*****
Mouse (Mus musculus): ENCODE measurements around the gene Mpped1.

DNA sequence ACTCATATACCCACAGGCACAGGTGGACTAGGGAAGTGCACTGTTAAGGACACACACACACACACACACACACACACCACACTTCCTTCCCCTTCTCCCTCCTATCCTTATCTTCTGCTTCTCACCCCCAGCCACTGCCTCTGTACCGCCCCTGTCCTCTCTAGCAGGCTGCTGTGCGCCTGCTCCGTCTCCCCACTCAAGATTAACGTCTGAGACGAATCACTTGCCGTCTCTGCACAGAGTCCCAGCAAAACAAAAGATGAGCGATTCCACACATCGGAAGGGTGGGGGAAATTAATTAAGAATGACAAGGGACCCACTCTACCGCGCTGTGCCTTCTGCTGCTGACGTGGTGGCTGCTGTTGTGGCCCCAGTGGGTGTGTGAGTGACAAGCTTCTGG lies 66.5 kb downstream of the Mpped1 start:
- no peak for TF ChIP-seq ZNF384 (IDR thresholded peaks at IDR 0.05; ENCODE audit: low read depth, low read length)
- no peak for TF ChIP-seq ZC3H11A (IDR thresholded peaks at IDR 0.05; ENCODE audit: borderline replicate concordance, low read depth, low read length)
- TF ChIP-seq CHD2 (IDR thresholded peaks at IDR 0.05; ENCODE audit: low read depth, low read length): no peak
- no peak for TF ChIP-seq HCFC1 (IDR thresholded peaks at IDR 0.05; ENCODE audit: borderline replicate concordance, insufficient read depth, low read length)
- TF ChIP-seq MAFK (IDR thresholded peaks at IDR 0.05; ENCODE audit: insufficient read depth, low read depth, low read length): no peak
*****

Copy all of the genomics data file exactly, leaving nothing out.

Mouse (Mus musculus): ENCODE measurements around the gene Mpped1.

DNA sequence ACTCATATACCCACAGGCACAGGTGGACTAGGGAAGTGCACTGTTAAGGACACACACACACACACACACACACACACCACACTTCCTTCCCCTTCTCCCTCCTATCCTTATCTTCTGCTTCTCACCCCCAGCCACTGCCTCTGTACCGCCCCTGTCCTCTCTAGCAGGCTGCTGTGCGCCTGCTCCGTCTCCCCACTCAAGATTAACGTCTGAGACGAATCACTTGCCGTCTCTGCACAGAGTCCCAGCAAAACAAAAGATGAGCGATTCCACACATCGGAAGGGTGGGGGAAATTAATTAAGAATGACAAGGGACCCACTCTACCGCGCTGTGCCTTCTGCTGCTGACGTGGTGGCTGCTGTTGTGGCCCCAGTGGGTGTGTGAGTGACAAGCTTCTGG lies 66.5 kb downstream of the Mpped1 start:
- no peak for TF ChIP-seq ZNF384 (IDR thresholded peaks at IDR 0.05; ENCODE audit: low read depth, low read length)
- no peak for TF ChIP-seq ZC3H11A (IDR thresholded peaks at IDR 0.05; ENCODE audit: borderline replicate concordance, low read depth, low read length)
- TF ChIP-seq CHD2 (IDR thresholded peaks at IDR 0.05; ENCODE audit: low read depth, low read length): no peak
- no peak for TF ChIP-seq HCFC1 (IDR thresholded peaks at IDR 0.05; ENCODE audit: borderline replicate concordance, insufficient read depth, low read length)
- TF ChIP-seq MAFK (IDR thresholded peaks at IDR 0.05; ENCODE audit: insufficient read depth, low read depth, low read length): no peak